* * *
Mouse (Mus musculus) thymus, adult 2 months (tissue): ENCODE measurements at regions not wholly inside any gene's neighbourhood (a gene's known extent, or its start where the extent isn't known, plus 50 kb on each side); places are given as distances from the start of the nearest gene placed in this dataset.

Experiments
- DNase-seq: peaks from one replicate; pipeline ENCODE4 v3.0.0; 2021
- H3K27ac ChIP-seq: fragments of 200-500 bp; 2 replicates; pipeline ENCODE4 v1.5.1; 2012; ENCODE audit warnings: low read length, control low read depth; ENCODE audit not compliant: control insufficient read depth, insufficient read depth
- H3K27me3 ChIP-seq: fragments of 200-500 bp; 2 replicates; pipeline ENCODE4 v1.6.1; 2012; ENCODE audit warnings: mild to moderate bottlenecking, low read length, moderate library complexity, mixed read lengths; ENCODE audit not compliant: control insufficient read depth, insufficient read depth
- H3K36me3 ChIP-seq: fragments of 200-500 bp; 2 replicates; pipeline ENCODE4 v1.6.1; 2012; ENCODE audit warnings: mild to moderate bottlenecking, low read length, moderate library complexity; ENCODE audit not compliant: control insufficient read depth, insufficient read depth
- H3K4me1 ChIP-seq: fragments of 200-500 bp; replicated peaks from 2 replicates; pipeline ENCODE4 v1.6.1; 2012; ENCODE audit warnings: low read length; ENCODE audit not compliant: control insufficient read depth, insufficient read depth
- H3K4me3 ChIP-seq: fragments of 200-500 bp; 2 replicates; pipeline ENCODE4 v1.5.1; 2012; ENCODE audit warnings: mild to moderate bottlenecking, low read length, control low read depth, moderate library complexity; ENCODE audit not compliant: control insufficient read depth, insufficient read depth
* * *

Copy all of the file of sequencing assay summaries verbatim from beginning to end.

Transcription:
Mouse (Mus musculus) thymus, adult 2 months (tissue): ENCODE measurements at regions not wholly inside any gene's neighbourhood (a gene's known extent, or its start where the extent isn't known, plus 50 kb on each side); places are given as distances from the start of the nearest gene placed in this dataset.

Experiments
- DNase-seq: peaks from one replicate; pipeline ENCODE4 v3.0.0; 2021
- H3K27ac ChIP-seq: fragments of 200-500 bp; 2 replicates; pipeline ENCODE4 v1.5.1; 2012; ENCODE audit warnings: low read length, control low read depth; ENCODE audit not compliant: control insufficient read depth, insufficient read depth
- H3K27me3 ChIP-seq: fragments of 200-500 bp; 2 replicates; pipeline ENCODE4 v1.6.1; 2012; ENCODE audit warnings: mild to moderate bottlenecking, low read length, moderate library complexity, mixed read lengths; ENCODE audit not compliant: control insufficient read depth, insufficient read depth
- H3K36me3 ChIP-seq: fragments of 200-500 bp; 2 replicates; pipeline ENCODE4 v1.6.1; 2012; ENCODE audit warnings: mild to moderate bottlenecking, low read length, moderate library complexity; ENCODE audit not compliant: control insufficient read depth, insufficient read depth
- H3K4me1 ChIP-seq: fragments of 200-500 bp; replicated peaks from 2 replicates; pipeline ENCODE4 v1.6.1; 2012; ENCODE audit warnings: low read length; ENCODE audit not compliant: control insufficient read depth, insufficient read depth
- H3K4me3 ChIP-seq: fragments of 200-500 bp; 2 replicates; pipeline ENCODE4 v1.5.1; 2012; ENCODE audit warnings: mild to moderate bottlenecking, low read length, control low read depth, moderate library complexity; ENCODE audit not compliant: control insufficient read depth, insufficient read depth